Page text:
Then there is the issue of using a diagnosis as an excuse, both as a reason why a (formal) diagnosis is less important to me and why I might not have spoken that much of it, even had I had one: seeing some aspects of me and my life in the light of Asperger’s can make it easier for me (or others) to understand, but knowing or not knowing does not fundamentally alter who I am and only very rarely will it affect how I approach something. Similarly, if e.g. Einstein or some other past, undiagnosed person did or did not have Asperger’s, HFA, whatnot, how does this change his works or the impact of his works? Mostly*, not at all: we might gain a different understanding of him by assuming or not assuming a diagnosis, but the theory of relativity remains the same. In fact, focusing too much on a diagnosis might be harmful, e.g. if someone says “I have Asperger’s, so no-one can blame me for not engaging in small-talk with my colleagues”. True, the room for blame might be small, but there might still be negative effects even without blame.

*Exceptions can exist, especially in the arts. For instance, I read Kafka’s “Der Bau” at around the same time as I researched Asperger’s, and this work might well be understood differently depending on whether the sometime speculation that Kafka had Asperger’s is correct.

A particularly interesting situation arose during my visits to Sweden: My step-father mentioned that my step-brother had (as an adult) been diagnosed with both Asperger’s and ADHD.* What do I answer? If he had the intention of opening a door to discuss my situation, I should probably have taken that door. As is, I reasoned that he probably did not: he might very well have some suspicions based on my past history or something that he might have read on my blog, but I do not believe that he reads it and my suspecting-that-he-had-suspicions is one “if” too far for my taste. Now, assuming that he had no such “door” intentions, what could the effects be if tried to walk through the door? Possibly, positive; possibly, negative; and the negative (a) seems likelier to me, (b) might have a larger impact. Notably, without a diagnosis, there is a risk of perceived “me too”-ism or “wannabe”-ism; notably, he mentioned this in a context of my step-brother having had problems with employment (and/or other “success” areas), and my greater** success with employment might then have come across as a put down of some sort. Correspondingly, I chose to leave my own situation entirely without mention. I certainly swallowed my first reaction of skepticism, as my step-brother had always struck me as out-going and sociable: not only is there no law that Aspies have to be hermits, but the most likely interpretation of such skepticism would be that he was making excuses for being a slacker*** or whatnot, which is not something that most fathers want to hear about their sons.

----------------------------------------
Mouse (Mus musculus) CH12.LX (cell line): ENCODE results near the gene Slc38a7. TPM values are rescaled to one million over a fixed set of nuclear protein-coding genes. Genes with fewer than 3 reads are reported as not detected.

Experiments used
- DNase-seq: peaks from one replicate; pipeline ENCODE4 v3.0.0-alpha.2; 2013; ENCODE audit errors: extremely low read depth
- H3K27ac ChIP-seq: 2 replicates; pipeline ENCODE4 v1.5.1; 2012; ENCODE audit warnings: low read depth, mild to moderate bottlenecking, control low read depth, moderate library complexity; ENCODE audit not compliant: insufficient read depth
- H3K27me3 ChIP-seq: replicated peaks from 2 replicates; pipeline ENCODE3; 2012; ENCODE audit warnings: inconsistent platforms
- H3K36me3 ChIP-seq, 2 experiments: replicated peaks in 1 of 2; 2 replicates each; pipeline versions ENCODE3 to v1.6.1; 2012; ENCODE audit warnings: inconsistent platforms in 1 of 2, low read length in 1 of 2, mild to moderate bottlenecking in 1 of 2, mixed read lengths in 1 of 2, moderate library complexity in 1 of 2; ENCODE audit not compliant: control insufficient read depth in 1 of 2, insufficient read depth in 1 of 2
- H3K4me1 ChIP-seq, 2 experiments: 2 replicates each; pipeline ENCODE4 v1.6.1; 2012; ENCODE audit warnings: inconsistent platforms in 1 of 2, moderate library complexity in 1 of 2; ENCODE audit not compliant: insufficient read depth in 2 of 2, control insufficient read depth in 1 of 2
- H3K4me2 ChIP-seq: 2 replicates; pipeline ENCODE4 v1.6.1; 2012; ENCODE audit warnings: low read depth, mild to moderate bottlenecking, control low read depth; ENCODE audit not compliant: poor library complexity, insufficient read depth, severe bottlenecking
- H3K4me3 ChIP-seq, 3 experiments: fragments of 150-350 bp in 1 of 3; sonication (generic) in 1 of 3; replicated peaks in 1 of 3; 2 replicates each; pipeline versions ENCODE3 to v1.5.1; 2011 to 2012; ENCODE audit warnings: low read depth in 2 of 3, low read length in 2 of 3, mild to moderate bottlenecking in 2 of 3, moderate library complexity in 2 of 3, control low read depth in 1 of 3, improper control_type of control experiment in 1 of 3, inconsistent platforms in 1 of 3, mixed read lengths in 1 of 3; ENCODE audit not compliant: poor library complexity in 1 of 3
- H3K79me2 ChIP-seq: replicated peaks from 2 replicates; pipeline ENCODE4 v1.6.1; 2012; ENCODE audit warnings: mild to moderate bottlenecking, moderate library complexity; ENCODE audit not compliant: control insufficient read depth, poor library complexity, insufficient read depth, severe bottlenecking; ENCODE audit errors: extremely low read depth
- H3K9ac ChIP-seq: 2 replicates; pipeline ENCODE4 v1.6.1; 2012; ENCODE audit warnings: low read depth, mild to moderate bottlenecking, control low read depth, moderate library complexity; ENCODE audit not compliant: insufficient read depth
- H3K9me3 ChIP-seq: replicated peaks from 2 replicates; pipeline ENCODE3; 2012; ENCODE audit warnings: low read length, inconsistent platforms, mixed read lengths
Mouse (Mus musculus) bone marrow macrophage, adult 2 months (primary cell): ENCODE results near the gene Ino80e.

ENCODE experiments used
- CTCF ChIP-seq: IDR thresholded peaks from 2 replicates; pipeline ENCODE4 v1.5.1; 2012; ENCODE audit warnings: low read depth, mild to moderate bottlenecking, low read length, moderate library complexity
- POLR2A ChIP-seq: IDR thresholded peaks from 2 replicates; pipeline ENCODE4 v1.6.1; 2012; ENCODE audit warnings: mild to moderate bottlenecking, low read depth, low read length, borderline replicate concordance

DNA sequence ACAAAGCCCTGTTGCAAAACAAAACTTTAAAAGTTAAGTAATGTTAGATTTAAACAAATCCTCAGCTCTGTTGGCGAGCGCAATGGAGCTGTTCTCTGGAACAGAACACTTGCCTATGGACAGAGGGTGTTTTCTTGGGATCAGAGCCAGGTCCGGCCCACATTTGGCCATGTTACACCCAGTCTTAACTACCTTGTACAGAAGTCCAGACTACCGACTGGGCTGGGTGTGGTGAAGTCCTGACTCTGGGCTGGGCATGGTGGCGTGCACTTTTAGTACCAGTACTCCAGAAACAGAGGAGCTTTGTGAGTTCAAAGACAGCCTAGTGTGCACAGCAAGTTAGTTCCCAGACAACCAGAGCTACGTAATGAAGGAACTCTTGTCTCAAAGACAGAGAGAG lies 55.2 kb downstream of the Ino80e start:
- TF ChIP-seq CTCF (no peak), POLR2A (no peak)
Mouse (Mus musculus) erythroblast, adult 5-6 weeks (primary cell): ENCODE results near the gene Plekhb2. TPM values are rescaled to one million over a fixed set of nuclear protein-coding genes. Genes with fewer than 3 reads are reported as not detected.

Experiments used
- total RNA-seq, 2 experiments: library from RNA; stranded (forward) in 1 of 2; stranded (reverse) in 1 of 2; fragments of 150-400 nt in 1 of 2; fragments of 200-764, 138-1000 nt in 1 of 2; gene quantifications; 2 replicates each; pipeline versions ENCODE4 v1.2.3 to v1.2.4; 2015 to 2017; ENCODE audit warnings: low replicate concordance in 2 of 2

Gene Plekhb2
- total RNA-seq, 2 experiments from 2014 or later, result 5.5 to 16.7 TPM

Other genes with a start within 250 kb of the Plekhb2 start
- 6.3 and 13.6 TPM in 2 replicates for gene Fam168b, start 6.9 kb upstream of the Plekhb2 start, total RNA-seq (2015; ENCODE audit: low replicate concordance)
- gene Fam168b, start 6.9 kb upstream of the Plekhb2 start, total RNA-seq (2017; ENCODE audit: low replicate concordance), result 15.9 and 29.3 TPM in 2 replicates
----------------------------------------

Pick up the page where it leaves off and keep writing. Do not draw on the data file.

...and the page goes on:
*Bear in mind that I have never discussed my own issues with my step-father and that I have only met said step-brother a handful of times, the last of which might have been twenty years ago. (He was already an adult, living in a different city, when my mother and step-father married. My move to Germany in 1997 limited the potential for contacts further.)

**I have definitely had many issues of an Aspie kind in my employment history, but I had done a lot better than he and the last few years up to my sabbatical (during which this conversation took place) had been very successful. Indeed, compared to some, I have been extremely successful. For instance, “Atypical” at some point claims that four out of five fail in college (albeit, with regard to autists, not Aspies).

***While this to some degree matched my teenage impression, that impression was based on very limited data and it need not have been fair to older versions of my step-brother, even had it been fair to younger versions.

Excursion on having a PC union card: